Give for the future

New technology revolutionises the way we look at the universe

Space has always stirred up our curiosity and fed our imagination. Radio astronomy has for decades helped us observe both inner and outer space, but thanks to the new receiver technology we will soon be able to see more than ever.
Way Out There - Black holes might be nicer than we think

What’s this all about?

With existing receivers, we can observe space one frequency at a time. Thanks to the new receiver technology, we can use three frequencies simultaneously. This makes observation more accurate, faster and more sensitive.

New technology revolutionises the way we look at the universe

  1. Precision: With the new receiver, the object is simultaneously detected at three different frequencies. The change can be compared to the transition from black and white to colour. Concurrency also makes it possible to view the object at different depths, which will provide entirely new information about the object.
  2. Speed: With a new receiver, switching from one frequency to another is fast, as no time is wasted by changing receivers.
  3. Scale: the new receiver is more sensitive, which enables the detection of distant, dim and unknown objects.
Aalto University Metsähovi Radio Observatory

A leap to a new level of technology

Located in Kirkkonummi, Aalto University's Metsähovi is the only astronomical radio observatory and continuously operational astronomical observation station in Finland. Metsähovi is internationally known for its unique, continuous solar monitoring programme that has lasted for over 40 years, and its high radio frequencies unreachable by most other radio observatories. Metsähovi was also part of the international research group which gave us the first picture of a black hole.

As receiver technology develops, several European research stations are upgrading their technology. Metsähovi and Finland have the opportunity to participate in creating a new type of receiver network and defining its research objects and activities.

Joining the network in its early stages would open up the opportunity to utilise and develop Finland's internationally renowned specialist expertise in astronomy at a completely new level.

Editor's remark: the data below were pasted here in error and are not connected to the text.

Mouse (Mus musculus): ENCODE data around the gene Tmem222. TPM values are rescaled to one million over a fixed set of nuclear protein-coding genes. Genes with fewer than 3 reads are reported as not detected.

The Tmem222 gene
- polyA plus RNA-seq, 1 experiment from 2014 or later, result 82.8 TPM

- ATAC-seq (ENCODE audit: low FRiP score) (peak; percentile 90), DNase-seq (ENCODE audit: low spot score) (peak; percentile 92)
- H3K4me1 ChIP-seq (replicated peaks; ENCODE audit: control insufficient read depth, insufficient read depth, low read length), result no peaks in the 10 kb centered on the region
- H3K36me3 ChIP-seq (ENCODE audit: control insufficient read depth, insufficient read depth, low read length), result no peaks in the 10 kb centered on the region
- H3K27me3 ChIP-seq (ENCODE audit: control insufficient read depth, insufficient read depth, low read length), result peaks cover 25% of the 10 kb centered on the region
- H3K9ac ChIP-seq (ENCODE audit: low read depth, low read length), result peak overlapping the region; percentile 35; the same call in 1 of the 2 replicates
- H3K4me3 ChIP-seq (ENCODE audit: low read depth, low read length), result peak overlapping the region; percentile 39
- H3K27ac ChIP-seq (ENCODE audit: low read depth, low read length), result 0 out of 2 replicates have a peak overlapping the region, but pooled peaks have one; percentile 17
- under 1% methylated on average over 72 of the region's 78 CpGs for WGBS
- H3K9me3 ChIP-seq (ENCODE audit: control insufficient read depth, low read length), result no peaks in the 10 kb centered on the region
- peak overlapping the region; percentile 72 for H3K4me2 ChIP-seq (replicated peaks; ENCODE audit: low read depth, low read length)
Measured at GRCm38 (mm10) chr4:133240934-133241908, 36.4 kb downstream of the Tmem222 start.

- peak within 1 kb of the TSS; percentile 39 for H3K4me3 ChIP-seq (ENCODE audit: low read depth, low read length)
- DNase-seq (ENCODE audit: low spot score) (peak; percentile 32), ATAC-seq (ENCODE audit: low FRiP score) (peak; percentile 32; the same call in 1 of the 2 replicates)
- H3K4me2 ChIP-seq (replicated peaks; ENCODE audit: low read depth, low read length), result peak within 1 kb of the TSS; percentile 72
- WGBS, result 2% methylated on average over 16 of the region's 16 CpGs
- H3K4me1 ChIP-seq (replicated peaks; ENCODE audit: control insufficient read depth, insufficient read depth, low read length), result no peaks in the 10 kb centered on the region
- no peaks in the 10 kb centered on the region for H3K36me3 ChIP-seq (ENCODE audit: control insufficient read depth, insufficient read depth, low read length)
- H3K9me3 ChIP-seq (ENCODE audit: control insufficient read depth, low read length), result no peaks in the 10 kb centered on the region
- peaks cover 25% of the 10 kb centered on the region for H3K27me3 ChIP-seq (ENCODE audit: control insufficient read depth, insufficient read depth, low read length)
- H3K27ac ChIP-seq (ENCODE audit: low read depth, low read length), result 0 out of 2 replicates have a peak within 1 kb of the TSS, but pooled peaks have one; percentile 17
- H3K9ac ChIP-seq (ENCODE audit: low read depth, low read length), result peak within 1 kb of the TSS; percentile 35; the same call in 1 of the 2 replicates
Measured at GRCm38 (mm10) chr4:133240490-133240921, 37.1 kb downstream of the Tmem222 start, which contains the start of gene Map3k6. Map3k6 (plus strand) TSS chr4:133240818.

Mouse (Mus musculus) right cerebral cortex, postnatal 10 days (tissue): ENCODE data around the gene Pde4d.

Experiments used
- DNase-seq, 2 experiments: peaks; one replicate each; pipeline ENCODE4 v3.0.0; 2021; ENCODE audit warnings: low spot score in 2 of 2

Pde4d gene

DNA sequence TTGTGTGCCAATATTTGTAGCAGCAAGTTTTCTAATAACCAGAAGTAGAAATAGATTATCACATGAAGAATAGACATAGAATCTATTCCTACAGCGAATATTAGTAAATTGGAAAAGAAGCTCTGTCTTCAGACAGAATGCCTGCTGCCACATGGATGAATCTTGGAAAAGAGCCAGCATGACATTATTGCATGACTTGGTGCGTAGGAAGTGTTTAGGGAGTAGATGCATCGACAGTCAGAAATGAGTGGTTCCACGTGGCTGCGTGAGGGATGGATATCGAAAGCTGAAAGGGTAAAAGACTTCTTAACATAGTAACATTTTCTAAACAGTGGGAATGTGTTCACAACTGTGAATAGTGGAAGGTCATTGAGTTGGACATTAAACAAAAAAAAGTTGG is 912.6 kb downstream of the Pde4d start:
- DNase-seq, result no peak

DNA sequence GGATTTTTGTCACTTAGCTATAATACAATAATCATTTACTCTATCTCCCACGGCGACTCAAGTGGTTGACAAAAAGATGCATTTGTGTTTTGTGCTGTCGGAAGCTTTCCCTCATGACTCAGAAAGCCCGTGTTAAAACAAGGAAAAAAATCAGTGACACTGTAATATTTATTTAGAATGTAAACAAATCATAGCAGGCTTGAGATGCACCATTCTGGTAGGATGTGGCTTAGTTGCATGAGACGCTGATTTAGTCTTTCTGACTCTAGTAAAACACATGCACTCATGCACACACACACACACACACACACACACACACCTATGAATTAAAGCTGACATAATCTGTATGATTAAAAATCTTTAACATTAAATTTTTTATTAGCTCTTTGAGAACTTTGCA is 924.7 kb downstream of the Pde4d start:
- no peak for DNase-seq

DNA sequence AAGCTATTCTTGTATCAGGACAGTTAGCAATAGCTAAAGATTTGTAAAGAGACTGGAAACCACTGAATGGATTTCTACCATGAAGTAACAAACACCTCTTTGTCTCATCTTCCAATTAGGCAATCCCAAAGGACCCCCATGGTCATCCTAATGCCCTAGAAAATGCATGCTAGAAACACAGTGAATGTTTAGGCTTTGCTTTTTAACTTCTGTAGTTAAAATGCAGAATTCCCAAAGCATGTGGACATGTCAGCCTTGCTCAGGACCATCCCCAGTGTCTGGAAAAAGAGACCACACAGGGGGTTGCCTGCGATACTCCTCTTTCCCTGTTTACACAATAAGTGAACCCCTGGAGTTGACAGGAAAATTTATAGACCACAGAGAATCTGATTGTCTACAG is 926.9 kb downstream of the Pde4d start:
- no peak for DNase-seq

Join us on an unprecedented space adventure! 

By donating you support the utilisation of internationally renowned, Finnish special expertise in astronomical science in exploring the secrets of space.

With the new receiver:

Way Out There - Metsähovi Radio Observatory

Donate towards the new Metsähovi receiver!

Let's revolutionise the way we look at the universe.

Contact to donate

 Elina Karvonen

Elina Karvonen

Donor Engagement

You may also be interested in

A view of the M87 supermassive black hole in polarised light, © EHT Collaboration

Astronomers image magnetic fields at the edge of M87’s black hole

The Event Horizon Telescope (EHT) collaboration, who produced the first ever image of a black hole, has revealed today a new view of the massive object at the centre of the M87 galaxy: how it looks in polarised light.

Heikko kirkastuma, kuva: Metsähovin radiotutkimusasema

New study: The quiet Sun is much more active than we thought

The quiet Sun has been studied considerably less than the active Sun.

Kuva mustasta aukosta

Astronomers capture first image of a black hole

Aalto University contributed to paradigm-shifting observations of the gargantuan black hole at the heart of distant galaxy Messier 87

Way Out There - Black holes might be nicer than we think

Black holes might be nicer than we think

They’re giant, destructive vacuums with the power to rip stars apart, yet evidence points to the helpful role black holes also play as galaxies form.

  • Published:
  • Updated:
URL copied!